Nicole Coates spent five years in the financial services industry, long enough to learn why it remains important for women to differentiate themselves in the workplace if they want to get ahead.
The 27-year-old from Jersey City can recite some of the telling statistics: “At Fortune 500 companies, only 5 percent of the chief executive officers are female, and at those same companies, women account for 14 percent of senior executives.”
“Those statistics are abysmal,” said Coates who knows companies such as her former employer, American Express, have taken steps to groom women for executive roles and help improve those numbers.
When it came to her own work life, Coates decided to pursue a Rutgers MBA to broaden her knowledge of business, to round out her experience and demonstrate a commitment to her career. And the path she chose is becoming a more common one for women.
At Rutgers Business School, women represent 51 percent of the new class of 79 full-time MBA students – the highest since 2007 when female students made up 48 percent of the class. In 2013, the incoming class of full-time MBA students was 39 percent female.
The increase of female students in the Class of 2016 reflects a variety of interesting trends – more women are taking the GMAT exam, an increasing number of females from places like China, Russia and Vietnam are pursuing MBAs and some schools are emphasizing women in their recruiting, according to data collected by the Graduate Management Admission Council, which owns the standard MBA admissions test known as the GMAT.
Another specific factor for Rutgers Business School: The atmosphere is perceived as supportive of women, according to students as well as the head of graduate admissions.
“Women can really stand out here,” said Rita Galen, assistant dean and director of graduate admissions at Rutgers Business School. “They can be heads of clubs. They can be heads of the teams in case competitions. They can also be leaders in student government.”
“This is a place where women are respected and supported,” Galen said, “and it’s a place where they feel like they can compete with men.”
Vanessa Duvert, a 27-year-old with five years of experience doing public relations for non-profits, said she initially thought business school would be dominated by males. And the idea of that, she said, was a bit daunting.
“As a woman, especially as a black woman, these are the things you look at when you take your career in a different direction,” Duvert said.
What she found at Rutgers Business School was very different.
“The Rutgers MBA is known for its supply chain program and at the head of the program you have Professor Lei Lei, a woman of Asian descent. There’s also Sharon Lydon, the director of the MBA program, another woman,” she said.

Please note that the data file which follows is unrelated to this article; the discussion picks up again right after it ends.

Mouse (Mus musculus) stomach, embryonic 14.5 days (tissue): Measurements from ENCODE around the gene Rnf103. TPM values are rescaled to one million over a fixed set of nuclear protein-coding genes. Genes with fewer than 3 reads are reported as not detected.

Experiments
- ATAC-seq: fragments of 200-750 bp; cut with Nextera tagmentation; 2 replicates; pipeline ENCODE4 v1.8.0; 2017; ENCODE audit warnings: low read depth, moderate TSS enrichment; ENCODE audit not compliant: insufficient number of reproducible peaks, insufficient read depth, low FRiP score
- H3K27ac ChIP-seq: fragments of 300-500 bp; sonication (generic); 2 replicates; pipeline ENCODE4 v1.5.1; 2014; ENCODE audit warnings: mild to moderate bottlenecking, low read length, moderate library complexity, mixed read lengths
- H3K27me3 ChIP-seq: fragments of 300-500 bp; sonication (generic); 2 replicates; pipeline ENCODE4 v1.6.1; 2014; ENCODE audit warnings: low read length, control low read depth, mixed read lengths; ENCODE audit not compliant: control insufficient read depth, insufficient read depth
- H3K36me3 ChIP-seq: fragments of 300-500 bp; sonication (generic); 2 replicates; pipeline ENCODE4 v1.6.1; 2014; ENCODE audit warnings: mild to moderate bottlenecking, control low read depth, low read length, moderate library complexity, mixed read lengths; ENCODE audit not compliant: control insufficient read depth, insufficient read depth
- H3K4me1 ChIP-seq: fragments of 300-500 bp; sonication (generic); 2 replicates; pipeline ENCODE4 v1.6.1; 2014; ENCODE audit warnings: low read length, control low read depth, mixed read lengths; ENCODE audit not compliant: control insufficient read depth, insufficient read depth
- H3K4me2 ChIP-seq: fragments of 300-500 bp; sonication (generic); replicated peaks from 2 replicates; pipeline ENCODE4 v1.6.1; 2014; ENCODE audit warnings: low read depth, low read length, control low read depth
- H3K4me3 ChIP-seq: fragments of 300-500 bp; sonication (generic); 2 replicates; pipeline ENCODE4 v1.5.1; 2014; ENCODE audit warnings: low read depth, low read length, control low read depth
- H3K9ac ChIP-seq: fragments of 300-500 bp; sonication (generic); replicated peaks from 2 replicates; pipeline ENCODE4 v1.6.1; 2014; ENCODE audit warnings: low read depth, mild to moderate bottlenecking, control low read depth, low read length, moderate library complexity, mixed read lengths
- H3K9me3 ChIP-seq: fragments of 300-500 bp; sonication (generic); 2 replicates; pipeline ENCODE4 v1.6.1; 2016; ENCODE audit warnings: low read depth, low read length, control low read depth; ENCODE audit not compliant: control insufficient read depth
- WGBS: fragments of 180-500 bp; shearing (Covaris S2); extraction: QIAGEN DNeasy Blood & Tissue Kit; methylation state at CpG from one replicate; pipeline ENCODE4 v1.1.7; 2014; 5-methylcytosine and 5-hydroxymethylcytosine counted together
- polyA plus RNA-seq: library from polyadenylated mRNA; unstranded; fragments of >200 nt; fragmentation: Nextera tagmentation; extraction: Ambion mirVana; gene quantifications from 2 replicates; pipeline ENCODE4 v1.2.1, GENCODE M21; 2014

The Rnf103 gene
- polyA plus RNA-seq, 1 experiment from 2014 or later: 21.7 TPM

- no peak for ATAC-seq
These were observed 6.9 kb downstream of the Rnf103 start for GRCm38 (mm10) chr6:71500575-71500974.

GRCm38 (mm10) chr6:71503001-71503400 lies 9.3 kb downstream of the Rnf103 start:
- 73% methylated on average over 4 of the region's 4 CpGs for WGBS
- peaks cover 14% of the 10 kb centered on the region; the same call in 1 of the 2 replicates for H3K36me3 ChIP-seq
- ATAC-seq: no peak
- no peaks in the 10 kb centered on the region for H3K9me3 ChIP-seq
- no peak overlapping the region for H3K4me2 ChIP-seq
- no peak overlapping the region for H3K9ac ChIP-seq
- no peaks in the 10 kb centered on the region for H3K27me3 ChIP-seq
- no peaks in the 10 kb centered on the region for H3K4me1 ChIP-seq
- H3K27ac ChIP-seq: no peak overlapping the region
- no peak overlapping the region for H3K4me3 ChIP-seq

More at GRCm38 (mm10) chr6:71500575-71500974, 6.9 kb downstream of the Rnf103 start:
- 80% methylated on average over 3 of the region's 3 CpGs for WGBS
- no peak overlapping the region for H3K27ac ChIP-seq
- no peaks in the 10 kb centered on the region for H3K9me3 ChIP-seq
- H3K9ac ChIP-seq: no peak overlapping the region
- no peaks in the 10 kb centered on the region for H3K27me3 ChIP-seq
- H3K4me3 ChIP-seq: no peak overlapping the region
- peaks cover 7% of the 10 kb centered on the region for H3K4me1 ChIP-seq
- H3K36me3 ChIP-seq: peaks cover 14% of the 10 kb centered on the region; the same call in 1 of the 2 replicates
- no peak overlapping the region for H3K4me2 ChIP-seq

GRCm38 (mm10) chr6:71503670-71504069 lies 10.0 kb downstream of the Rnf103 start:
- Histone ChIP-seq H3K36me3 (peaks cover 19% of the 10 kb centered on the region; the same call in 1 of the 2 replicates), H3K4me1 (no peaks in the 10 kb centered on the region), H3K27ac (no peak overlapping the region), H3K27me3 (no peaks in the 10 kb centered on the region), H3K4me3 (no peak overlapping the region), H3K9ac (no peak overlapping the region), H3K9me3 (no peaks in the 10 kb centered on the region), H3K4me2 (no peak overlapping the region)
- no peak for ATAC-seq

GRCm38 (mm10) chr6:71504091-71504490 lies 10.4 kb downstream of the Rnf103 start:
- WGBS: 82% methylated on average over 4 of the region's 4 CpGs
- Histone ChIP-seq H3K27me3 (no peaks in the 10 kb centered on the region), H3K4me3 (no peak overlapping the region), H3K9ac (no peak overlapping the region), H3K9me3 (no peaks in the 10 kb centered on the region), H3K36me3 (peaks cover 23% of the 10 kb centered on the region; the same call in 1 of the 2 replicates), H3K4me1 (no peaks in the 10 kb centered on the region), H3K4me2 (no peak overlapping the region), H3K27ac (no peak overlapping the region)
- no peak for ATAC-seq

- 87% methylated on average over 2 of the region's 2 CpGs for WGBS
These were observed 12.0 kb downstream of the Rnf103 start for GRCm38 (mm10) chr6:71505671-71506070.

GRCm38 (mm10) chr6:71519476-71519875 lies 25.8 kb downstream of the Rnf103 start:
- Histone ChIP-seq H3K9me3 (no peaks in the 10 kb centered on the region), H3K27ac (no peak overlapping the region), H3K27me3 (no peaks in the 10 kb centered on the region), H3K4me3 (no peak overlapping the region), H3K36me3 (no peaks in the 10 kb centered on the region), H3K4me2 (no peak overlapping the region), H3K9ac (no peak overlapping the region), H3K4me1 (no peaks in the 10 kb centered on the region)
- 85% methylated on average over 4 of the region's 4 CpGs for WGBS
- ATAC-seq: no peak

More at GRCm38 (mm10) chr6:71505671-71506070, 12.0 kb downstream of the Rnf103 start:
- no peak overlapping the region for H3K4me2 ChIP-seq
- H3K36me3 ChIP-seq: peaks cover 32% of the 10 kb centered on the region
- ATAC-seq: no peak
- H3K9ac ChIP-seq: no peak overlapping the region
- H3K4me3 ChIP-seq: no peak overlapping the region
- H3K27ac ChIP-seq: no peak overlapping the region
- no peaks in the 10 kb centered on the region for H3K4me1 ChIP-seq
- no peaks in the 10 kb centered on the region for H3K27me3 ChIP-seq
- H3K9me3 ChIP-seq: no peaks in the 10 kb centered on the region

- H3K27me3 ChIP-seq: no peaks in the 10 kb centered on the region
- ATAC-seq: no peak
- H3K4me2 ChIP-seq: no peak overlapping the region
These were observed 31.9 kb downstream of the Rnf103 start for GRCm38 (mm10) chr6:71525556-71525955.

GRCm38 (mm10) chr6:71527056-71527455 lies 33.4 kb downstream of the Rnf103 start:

“There are women here in leadership positions,” she said. “That in itself is very empowering.”
Michelle Sparkman Renz, director of research communications at GMAC, said more women than ever are sitting for the GMAT exam and they’re doing it at a younger age. In 2013, women younger than 25 made up 53 percent of the test takers. Men still make up the majority of older test takers, according to GMAC’s data.
Sparkman Renz said the success a school has in recruiting top female candidates depends on its programs, the scholarships it offers as well as its recruiting efforts.
She said some of the things that Duvert observed – such as women in leadership roles – when she considered entering the Rutgers MBA program are just the sort of “what happens on campus” factors that can make a school “more inviting” to female applicants.
“The things that admissions recruiters talk about,” she said, “matter in whether candidates view the school as women friendly.”
Data collected by GMAC about the incoming class of MBA students shows that women represent the majority of students pursuing master’s degrees in accounting (62 percent), marketing and communications (65 percent) and management (54 percent).
Women also represent 43 percent of the applicants to Flex MBA programs, according to the GMAC. In contrast, the proportion of women applying to full-time MBA programs fell slightly in 2014 to 37 percent compared with last year’s 39 percent.
In a survey of prospective MBA students last year, GMAC found that a higher percentage of women (73 percent compared to 64 percent of men) wanted to pursue an MBA because they thought it would increase their job opportunities.
That remains one of the motivating reasons for many women, including Rutgers MBA students Coates and Duvert.
Jaclyn Kirna graduated from Bucknell University and then spent two years teaching in an underprivileged area of eastern North Carolina as part of Teach for America. Her experience involved communications, analyzing data, negotiating – as well as teaching.
“I wanted to leverage those skills,” Kirna said, “and going to business school to purse my MBA seemed like the next best step to advance my career.”
Kirna said when she used to think of CEOs, she envisioned men, but during a leadership conference on theUniversity of North Carolina campus, she listened to a number of female executives who were speakers at the event.
“I realized,” she said, “I could be that person.”